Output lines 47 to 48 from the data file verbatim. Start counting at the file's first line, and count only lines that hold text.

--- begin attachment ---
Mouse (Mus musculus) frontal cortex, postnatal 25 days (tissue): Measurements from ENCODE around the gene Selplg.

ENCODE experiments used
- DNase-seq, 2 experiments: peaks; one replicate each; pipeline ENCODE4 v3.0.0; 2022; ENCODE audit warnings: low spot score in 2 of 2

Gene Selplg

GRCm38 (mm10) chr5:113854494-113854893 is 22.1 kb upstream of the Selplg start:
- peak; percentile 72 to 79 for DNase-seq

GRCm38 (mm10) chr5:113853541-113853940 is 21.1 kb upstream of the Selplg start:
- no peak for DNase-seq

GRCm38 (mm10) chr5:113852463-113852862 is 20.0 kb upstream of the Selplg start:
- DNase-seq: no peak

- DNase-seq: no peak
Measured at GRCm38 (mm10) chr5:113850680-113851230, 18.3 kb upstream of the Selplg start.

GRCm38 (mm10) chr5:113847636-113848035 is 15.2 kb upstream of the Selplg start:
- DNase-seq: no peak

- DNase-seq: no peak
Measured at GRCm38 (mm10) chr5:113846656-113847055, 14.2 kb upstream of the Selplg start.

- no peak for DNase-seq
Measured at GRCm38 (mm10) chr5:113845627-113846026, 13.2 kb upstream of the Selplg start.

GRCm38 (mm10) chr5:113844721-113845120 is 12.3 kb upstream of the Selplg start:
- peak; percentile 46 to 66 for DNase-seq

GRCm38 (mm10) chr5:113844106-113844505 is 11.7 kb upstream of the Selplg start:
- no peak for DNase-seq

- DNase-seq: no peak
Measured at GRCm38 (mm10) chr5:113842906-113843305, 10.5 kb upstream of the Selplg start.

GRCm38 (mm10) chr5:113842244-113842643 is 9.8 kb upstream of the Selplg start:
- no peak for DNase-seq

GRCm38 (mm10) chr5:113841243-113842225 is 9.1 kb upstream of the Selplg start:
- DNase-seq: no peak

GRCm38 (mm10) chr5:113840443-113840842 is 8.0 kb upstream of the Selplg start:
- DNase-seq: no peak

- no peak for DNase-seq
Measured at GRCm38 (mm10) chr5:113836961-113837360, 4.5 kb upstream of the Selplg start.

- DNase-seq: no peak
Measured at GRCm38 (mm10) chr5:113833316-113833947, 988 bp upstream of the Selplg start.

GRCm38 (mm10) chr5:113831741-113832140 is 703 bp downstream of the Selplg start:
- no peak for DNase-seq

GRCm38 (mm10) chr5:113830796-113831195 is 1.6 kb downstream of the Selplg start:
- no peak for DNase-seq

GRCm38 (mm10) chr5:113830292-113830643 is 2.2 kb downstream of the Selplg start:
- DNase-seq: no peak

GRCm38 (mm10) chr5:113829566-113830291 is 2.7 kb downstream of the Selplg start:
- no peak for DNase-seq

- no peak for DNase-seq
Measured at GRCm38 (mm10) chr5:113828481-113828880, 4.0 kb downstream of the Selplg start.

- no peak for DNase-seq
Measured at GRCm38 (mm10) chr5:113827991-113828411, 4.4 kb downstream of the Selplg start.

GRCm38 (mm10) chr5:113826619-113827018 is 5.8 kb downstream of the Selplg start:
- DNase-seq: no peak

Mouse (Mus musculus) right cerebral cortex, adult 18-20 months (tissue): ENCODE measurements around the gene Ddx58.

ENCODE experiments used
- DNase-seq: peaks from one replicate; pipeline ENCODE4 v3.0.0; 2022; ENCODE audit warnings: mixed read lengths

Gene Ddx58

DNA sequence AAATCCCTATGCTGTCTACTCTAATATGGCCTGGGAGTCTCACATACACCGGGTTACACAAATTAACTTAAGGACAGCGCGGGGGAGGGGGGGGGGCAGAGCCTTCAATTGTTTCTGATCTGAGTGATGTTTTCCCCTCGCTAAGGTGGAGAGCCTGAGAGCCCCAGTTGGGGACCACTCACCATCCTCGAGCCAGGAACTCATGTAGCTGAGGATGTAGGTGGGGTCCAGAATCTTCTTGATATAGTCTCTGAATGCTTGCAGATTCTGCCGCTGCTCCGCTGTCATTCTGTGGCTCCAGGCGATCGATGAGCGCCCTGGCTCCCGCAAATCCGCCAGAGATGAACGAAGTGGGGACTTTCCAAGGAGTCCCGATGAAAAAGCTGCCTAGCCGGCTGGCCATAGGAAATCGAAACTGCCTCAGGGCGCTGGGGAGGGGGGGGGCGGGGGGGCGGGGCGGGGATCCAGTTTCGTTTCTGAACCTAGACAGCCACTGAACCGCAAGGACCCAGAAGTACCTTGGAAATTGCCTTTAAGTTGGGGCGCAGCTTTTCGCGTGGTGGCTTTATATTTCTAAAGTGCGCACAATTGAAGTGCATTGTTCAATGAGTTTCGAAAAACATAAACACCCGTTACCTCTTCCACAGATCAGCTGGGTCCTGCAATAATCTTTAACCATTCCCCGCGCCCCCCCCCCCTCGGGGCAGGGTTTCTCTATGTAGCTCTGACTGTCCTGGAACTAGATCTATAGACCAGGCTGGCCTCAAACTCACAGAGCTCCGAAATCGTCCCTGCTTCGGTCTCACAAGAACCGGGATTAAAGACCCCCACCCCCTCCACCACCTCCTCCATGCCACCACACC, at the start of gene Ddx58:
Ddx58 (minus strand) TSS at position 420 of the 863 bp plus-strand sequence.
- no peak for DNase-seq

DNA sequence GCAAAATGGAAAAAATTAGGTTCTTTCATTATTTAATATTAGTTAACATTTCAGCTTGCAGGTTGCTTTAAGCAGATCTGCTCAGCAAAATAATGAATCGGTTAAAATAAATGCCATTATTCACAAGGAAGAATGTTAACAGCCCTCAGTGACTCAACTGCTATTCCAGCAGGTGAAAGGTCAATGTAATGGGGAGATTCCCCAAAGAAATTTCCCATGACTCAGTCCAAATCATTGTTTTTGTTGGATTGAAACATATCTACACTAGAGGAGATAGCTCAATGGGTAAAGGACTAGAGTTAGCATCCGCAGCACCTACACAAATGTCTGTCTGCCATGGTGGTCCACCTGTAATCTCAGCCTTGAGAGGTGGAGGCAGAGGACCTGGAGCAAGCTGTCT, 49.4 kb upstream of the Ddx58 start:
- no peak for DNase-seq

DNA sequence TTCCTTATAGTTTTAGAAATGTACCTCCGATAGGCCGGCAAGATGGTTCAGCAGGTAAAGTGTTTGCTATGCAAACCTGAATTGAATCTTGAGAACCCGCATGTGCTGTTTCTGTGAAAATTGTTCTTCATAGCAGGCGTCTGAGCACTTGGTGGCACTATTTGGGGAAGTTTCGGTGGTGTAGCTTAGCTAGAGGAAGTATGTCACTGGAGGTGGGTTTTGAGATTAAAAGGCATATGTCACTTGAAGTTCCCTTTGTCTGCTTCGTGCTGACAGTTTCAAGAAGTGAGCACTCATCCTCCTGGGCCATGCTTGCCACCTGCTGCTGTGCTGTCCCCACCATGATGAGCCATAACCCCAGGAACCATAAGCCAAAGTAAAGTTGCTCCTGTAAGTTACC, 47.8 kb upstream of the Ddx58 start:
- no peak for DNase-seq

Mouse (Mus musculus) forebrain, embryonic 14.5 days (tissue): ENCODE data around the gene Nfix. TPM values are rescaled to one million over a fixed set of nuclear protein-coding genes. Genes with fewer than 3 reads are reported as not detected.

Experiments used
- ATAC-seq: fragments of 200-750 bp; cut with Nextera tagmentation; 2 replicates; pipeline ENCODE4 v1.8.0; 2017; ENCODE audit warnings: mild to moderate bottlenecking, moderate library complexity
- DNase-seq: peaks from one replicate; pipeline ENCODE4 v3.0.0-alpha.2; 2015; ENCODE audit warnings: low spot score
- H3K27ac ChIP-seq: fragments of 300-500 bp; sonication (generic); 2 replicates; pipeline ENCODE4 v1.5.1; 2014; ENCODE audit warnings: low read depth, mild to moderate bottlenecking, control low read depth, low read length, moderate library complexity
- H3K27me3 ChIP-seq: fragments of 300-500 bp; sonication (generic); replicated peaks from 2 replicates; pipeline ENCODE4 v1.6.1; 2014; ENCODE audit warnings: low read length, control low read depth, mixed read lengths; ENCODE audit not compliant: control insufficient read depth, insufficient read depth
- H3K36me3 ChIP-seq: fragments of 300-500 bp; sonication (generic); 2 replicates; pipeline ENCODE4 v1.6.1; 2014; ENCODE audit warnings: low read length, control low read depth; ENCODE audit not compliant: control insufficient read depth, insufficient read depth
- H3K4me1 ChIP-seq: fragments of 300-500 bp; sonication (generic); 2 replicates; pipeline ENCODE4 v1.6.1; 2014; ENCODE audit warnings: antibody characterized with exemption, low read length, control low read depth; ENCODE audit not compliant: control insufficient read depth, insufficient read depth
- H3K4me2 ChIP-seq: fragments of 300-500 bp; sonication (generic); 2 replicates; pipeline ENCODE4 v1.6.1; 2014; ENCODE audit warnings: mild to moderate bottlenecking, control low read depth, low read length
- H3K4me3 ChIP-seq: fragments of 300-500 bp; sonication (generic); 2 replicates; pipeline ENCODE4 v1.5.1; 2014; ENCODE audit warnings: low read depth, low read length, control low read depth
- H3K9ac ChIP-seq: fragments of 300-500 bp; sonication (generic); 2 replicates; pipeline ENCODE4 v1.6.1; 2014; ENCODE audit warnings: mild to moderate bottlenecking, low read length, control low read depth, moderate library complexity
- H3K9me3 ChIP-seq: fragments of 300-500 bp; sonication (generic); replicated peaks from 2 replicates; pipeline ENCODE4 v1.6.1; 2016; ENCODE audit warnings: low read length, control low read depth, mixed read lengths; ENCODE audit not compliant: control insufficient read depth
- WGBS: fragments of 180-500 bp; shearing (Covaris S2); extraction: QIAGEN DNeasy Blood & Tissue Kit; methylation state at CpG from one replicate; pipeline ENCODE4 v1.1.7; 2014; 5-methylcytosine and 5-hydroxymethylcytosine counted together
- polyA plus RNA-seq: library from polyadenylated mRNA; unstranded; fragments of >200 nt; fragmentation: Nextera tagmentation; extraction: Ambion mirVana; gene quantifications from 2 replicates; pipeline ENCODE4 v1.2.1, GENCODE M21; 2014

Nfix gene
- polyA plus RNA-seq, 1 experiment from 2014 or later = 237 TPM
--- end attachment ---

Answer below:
GRCm38 (mm10) chr5:113826619-113827018 is 5.8 kb downstream of the Selplg start:
- DNase-seq: no peak